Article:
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CS 5513 Computer Architecture Pipelining Examples

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... in cycle 4 forwards to the EX stage in cycle 5 The WB stage in cycle 5 ... For the MIPS FP pipeline: ... Computer Architecture Pipelining Examples ... – PowerPoint PPT presentation

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Title: CS 5513 Computer Architecture Pipelining Examples


1
CS 5513 Computer Architecture Pipelining
Examples
2
Data Hazard with Stalls (1/2)
  • Consider the following code
  • DADD R1,R3,R3
  • DSUB R4,R1,R5
  • AND R6,R1,R7
  • OR R8,R1,R9
  • XOR R10,R1,R11
  • Lets diagram the execution of this code

3
Data Hazards with Stalls (2/2)
  • The ID stage in cycle 3 stalls up to cycle 5 so
    it can read R1
  • The IF stage in cycle 3 stalls until cycle 5
    because ID cant start for the DSUB until it is
    finished for the DADD
  • By this time, R1 is available for subsequent
    instructions in their ID stages.
  • 11 cycles total

4
Data Hazards with Forwarding
  • The EX stage in cycle 3 forwards to the EX stage
    in cycle 4
  • The MM stage in cycle 4 forwards to the EX stage
    in cycle 5
  • The WB stage in cycle 5 forwards to the EX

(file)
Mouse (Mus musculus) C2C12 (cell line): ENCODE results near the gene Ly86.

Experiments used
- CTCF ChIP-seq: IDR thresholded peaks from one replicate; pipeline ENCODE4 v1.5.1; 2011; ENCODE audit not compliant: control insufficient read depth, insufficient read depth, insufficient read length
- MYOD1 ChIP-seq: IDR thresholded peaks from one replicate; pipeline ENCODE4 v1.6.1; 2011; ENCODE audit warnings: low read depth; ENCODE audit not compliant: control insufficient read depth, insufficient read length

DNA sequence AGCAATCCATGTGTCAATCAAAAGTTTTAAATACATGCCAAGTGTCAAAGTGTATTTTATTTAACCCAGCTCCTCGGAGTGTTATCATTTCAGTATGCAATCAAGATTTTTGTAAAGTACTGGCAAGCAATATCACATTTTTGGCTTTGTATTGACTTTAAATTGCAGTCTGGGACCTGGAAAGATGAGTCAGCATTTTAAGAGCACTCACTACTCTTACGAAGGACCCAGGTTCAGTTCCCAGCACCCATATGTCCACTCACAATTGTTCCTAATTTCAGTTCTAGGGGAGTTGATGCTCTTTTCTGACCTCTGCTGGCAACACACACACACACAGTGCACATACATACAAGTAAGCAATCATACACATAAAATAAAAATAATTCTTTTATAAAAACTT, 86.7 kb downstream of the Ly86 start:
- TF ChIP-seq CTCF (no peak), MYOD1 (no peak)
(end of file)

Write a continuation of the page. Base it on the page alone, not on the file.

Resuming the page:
stage in cycle 6
  • 9 cycles total

5
Another Example (1/2)
  • Without forwarding
  • DSUB stalls ID in cycles 4 and 5 waiting for R1
    to be written back
  • AND and OR must stall as well
  • 10 cycles total

6
Another Example (2/2)
  • With forwarding
  • A stall is still needed because the EX stage for
    DSUB will need the result of the MEM stage for LD
  • 9 cycles total

7
Multi-cycle latency
  • Until now, all instructions have 1 cycle latency
  • In the presence of floating point or slow memory,
    some instructions will take longer than others
  • Multi-cycle instructions have
  • An Initiation Interval how long we must wait
    before starting another instruction with the same
    functional unit.
  • A latency how many extra cycles this instruction
    takes
  • For the MIPS FP pipeline
  • Multiplication has an initiation interval of 1
    and a latency of 6.
  • FP addition has an initiation interval of 1 and a
    latency of 3.

8
Example Multi-cycle latency
  • MUL.D stalls in ID waiting for the forwarded
    result from the L.D
  • MUL.D starts executing in cycle 5 and takes 6
    extra cycles
  • ADD.D stalls waiting for the forwarded result
    from MUL.D
  • ADD.D computes its result in 134 cycles
  • S.D stalls waiting for the result from ADD.D
  • 18 cycles total

9
Strategies for Handling Branches
  • Execute branches in decode
  • A good idea regardless of other ways of handling
    branches
  • Stall until branch is resolved
  • Simple and slow
  • Predict branch taken
  • Most backward branches are taken
  • Predict branch not taken
  • Most forward branches are not taken

10
Example Branch with Stall (1/2)
  • Consider the following code
  • Loop LD R6,0(R2)
  • DADDI R2,R2,4
  • SD R6,8(R2)
  • DSUB R4,R2,R3
  • BNZ R4,Loop
  • Assume R3 R2 100, so the loop iterates 25
    times

11
Example Branch with Stall (2/2)
  • Execute branch in decode stage
  • From one branch fetch to the next, there are 7
    cycles.
  • So loop takes 7(25)175 cycles.
  • Add another 5 cycles after the last fetch 180
    cycles
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